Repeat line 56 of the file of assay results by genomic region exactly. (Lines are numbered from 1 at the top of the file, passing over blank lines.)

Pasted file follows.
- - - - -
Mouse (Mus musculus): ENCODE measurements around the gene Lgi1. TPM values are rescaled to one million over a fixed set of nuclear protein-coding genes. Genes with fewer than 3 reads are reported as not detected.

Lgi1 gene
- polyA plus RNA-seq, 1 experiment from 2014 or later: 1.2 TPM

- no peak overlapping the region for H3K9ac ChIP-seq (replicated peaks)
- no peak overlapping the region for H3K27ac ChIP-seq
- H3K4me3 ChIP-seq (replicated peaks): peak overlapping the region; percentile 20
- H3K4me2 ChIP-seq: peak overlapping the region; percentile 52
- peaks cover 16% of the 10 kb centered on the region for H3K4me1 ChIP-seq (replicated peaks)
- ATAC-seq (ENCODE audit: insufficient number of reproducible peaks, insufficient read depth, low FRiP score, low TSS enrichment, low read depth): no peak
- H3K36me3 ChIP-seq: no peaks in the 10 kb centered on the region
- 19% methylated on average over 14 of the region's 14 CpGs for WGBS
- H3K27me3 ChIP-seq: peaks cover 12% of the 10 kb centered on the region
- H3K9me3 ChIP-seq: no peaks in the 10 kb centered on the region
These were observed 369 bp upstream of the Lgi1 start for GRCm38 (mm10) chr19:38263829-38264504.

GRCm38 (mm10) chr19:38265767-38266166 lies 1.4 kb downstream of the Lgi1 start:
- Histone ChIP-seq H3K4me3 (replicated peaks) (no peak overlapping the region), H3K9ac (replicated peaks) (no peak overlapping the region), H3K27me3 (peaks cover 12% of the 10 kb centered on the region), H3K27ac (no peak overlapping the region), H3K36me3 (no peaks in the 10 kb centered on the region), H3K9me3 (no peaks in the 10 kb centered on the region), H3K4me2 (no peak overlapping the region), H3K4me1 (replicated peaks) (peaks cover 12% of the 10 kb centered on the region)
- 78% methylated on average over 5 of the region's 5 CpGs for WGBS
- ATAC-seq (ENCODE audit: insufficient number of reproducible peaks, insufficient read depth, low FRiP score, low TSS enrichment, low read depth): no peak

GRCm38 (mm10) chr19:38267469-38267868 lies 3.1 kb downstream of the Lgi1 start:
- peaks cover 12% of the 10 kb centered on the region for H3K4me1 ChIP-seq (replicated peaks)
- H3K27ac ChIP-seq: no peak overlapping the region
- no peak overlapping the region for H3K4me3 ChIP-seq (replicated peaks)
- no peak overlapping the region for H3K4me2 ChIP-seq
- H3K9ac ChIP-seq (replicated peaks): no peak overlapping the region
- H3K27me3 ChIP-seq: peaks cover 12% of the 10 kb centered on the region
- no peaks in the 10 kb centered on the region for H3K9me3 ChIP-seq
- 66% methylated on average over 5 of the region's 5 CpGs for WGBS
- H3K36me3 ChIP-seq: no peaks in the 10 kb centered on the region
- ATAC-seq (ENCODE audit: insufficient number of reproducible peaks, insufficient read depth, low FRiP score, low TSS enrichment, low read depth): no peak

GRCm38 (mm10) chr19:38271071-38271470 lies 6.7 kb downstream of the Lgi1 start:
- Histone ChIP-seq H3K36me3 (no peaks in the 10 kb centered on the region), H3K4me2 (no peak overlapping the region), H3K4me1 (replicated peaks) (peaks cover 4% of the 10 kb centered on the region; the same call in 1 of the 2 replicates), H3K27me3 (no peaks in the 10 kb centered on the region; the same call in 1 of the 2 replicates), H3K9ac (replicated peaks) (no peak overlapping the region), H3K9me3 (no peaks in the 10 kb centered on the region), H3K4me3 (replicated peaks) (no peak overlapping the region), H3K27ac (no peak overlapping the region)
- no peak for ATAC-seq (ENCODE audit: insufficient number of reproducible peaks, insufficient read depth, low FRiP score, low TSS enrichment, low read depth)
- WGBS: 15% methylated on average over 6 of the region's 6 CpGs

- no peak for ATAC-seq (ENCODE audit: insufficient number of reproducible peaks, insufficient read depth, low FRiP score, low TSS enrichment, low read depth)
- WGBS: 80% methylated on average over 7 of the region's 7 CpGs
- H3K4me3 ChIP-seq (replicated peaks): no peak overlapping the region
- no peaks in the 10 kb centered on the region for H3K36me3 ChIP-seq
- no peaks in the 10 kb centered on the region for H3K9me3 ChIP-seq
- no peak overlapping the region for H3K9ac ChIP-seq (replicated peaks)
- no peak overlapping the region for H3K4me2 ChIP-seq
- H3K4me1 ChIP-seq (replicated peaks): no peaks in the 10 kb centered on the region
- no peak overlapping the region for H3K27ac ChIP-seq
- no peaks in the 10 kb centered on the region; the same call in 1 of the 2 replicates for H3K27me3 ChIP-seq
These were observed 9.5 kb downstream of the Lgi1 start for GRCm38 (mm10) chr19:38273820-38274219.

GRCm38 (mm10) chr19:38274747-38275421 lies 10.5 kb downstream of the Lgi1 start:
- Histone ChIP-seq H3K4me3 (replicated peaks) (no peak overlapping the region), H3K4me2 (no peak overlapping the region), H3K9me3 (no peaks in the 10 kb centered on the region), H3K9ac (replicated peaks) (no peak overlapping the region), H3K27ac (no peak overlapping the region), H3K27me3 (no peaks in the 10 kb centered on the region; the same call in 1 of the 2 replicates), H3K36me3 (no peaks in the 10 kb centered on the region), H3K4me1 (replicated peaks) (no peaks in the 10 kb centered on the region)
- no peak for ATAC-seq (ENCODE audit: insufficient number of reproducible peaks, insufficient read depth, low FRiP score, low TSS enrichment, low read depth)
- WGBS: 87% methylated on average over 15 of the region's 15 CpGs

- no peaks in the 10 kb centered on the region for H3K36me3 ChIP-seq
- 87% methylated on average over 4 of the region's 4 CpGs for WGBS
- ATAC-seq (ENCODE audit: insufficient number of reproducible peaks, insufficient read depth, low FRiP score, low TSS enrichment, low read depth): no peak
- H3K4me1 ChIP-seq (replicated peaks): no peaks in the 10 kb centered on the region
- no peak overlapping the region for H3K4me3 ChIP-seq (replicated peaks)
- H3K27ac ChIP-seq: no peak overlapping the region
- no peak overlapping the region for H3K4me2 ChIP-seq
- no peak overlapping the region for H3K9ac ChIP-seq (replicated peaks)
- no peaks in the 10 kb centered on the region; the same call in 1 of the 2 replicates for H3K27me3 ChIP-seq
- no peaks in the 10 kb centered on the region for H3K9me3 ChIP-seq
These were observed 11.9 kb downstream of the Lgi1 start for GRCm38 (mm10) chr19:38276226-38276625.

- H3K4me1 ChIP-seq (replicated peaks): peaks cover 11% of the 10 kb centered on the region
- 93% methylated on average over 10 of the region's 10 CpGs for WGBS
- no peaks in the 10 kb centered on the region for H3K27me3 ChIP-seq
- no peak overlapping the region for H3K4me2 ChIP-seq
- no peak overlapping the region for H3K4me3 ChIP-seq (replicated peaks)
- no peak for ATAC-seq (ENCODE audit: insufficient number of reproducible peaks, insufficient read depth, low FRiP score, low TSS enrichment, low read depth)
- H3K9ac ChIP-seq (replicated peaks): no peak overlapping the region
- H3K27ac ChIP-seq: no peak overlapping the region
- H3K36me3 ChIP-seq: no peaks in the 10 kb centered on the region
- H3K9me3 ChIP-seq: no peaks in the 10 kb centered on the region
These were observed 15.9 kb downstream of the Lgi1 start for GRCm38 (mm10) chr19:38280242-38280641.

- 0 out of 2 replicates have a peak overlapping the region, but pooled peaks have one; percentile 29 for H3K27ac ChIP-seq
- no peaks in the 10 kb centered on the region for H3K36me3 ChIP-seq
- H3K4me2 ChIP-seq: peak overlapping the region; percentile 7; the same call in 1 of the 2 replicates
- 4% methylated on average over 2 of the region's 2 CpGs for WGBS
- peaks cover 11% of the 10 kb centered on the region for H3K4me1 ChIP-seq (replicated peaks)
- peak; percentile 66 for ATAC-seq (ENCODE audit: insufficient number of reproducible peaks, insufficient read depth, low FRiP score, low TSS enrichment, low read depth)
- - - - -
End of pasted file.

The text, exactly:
- no peak overlapping the region for H3K9ac ChIP-seq (replicated peaks)